Monday, February 9, 2009

More readers write..............

Questions and comments about your reading or listening to "Total Creep - A Guy's Guide" are welcome! You are welcome to comment here, or if you prefer, e-mail me directly at at I use either first names or initials on here to maintain your privacy.

Vic B. from Texas writes:

"I didn't read anything about using binoculars from the roof of a building. With everything that you cover in the book, and it is a lot, why is the roof not included?"

Good question, Vic. I didn't want to have a list of "no-no's" in the book, and rooftops are certainly on that list. The roof of an apartment or condo building, or of a commercial building is private property. In most cases, you would be considered trespassing, let alone the consequences of being "caught" with binoculars. Whoever nabs you could think you are using binocs to case a residence or office for potential robbery. Saying that you were planning to spy on a babe doesn't exactly set you free either.

If it is your roof, such as the roof of your house or townhome, it is not trespassing, but you would run the risk of being seen by anyone from a neighbor to someone passing by on ground level to whomever you are 'watching'.

Part of this I know from experience. When I was in college, I tried this by being up on the roof of an apartment building I lived in with my binoculars. I was a few feet back from the edge, but could still see up and down the street, as well as into the apartment building across the street. After about 10 minutes, I saw a car coming down the street, and quickly realized it was a police car. I ducked down and ran toward the ladder to hurry down. I quickly whipped into the apartment I was living in. But from climbing down the ladder so quickly my hands were filthy. I heard footsteps coming up the wooden outside stairs, since that was the only way onto the roof.

I quickly and quietly closed and locked the kitchen door of the apartment (where I had just come in). I ran into the bathroom and washed my hands, and quickly dried them. Sure enough, by the time I dried them, I heard a loud knock on the back door. I slowly opened it, and it was a police officer standing there. He asked me if I had been on the roof. I said "No, but I thought I heard some noises out here, but I thought it was my neighbor throwing out the garbage or something."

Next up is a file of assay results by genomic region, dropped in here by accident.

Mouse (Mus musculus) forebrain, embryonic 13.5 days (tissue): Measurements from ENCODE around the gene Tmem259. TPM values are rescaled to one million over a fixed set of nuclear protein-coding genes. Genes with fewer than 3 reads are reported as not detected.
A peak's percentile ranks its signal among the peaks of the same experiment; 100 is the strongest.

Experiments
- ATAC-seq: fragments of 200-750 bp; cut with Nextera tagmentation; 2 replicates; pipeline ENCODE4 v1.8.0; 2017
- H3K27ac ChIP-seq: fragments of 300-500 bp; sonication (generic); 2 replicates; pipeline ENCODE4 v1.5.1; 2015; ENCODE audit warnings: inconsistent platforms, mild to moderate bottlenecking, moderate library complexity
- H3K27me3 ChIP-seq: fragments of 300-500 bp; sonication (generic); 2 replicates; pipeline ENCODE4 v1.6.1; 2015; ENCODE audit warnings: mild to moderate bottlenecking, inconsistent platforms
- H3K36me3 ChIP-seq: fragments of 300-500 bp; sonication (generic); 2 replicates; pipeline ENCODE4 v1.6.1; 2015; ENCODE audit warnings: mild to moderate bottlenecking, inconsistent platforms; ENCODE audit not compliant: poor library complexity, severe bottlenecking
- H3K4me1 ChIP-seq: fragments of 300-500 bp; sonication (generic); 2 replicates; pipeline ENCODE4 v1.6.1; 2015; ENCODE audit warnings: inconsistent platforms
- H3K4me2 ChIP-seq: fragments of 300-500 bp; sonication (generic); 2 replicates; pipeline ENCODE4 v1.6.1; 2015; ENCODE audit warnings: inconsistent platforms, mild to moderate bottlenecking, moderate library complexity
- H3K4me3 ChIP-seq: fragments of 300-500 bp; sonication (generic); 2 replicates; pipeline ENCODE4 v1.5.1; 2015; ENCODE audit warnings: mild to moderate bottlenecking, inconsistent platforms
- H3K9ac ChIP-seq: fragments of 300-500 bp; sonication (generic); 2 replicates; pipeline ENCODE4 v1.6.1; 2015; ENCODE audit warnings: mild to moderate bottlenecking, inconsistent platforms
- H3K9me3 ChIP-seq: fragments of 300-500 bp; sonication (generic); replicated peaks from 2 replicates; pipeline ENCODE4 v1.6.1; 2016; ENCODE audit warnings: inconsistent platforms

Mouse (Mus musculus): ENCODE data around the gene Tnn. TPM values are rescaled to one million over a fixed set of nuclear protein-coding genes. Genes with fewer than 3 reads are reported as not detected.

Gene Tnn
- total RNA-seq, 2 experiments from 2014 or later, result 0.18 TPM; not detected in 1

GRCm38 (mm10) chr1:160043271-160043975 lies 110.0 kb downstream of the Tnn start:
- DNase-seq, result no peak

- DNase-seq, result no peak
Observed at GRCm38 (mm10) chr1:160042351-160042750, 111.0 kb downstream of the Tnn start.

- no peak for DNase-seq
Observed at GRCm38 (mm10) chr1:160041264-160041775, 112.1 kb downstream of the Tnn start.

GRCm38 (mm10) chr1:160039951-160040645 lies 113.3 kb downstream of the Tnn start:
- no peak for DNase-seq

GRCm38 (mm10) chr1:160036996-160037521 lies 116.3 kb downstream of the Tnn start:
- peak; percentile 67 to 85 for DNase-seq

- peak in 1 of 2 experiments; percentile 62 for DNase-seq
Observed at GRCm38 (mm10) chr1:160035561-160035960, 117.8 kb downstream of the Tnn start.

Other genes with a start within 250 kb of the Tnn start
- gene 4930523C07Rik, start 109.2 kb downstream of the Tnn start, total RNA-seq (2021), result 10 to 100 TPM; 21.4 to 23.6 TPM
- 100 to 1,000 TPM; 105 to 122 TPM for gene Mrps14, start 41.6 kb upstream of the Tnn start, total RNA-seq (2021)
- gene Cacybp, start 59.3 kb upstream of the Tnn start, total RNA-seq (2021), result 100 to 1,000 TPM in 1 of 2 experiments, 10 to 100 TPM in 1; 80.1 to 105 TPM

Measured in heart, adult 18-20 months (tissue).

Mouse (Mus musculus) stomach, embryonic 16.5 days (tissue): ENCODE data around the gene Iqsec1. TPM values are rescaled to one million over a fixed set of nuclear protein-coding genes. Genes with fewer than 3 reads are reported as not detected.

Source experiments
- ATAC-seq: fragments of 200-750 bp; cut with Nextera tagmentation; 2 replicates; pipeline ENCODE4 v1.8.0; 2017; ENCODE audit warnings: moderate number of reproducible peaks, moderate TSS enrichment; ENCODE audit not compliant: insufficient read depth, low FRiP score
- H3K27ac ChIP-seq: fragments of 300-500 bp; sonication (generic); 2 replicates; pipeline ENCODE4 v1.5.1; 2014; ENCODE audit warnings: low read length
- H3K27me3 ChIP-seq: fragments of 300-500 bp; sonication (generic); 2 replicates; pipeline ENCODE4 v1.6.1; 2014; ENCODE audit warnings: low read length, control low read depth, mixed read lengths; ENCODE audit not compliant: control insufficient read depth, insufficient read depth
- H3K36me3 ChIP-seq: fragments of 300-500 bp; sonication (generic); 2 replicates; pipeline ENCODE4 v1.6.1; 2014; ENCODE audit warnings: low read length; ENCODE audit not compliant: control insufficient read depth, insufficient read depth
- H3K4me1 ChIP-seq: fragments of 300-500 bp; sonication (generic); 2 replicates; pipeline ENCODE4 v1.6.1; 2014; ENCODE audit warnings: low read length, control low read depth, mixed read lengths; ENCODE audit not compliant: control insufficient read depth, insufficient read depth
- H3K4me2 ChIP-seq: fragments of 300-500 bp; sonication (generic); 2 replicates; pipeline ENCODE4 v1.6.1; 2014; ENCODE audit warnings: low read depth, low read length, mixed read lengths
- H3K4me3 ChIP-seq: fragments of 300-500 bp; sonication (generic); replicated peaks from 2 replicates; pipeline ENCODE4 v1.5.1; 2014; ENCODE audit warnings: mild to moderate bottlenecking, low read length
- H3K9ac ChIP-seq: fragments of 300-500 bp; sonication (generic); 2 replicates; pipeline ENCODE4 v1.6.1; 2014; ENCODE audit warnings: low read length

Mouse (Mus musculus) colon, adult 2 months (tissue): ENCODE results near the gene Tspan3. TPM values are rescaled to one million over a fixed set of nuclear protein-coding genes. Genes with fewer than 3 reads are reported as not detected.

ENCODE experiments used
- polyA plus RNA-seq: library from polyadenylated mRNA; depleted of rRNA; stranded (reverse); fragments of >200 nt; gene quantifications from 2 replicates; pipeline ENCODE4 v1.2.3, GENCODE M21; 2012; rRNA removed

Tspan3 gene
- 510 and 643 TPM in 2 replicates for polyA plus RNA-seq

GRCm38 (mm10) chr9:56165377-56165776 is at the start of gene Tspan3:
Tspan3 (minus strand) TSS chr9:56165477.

The officer then said "Let me see your hands!". I showed them to him, and they were clean. He knew whoever did it would have had dirty hands. Then, the old lady neighbor across the way came to the door and said she heard the noises too. I said something like "Is he still up there? I think there is another entrance to the roof, but I'm not sure." (There was another entrance to the roof on the other side a few hundred feet away.) I told the officer I had been up there before, but I certainly wouldn't go after dark and do something crazy like that. The officer said his partner was up there looking around. I told him I would keep my eyes and ears open and call them if I heard or saw anything else. He left. And I never went back on that roof again.

I didn't put this in the book because Total Creep is about how to successfully do these things, rather than about things that went wrong. But I'm glad you asked that.

Steve V. of Oklahoma writes:

"You really are a creep. I stopped listening after the 2nd CD. I have a 22 year old daughter and I would harm somebody if she caught them watching her or looking down her top or these other things you describe."

Sorry you didn't enjoy, Mr. V. You are entitled to your opinion. But I do need to remind you of something. I am not advising guys to do these things. I am explaining ways to do them so they don't get in trouble. There is a difference. Millions of guys have been checking out millions of babes for many years. I didn't start them doing it, and you nor I are going to stop them. Plus, there must be a reason that you bought this book or someone bought it for you. Hopefully your daughter can handle her own life.

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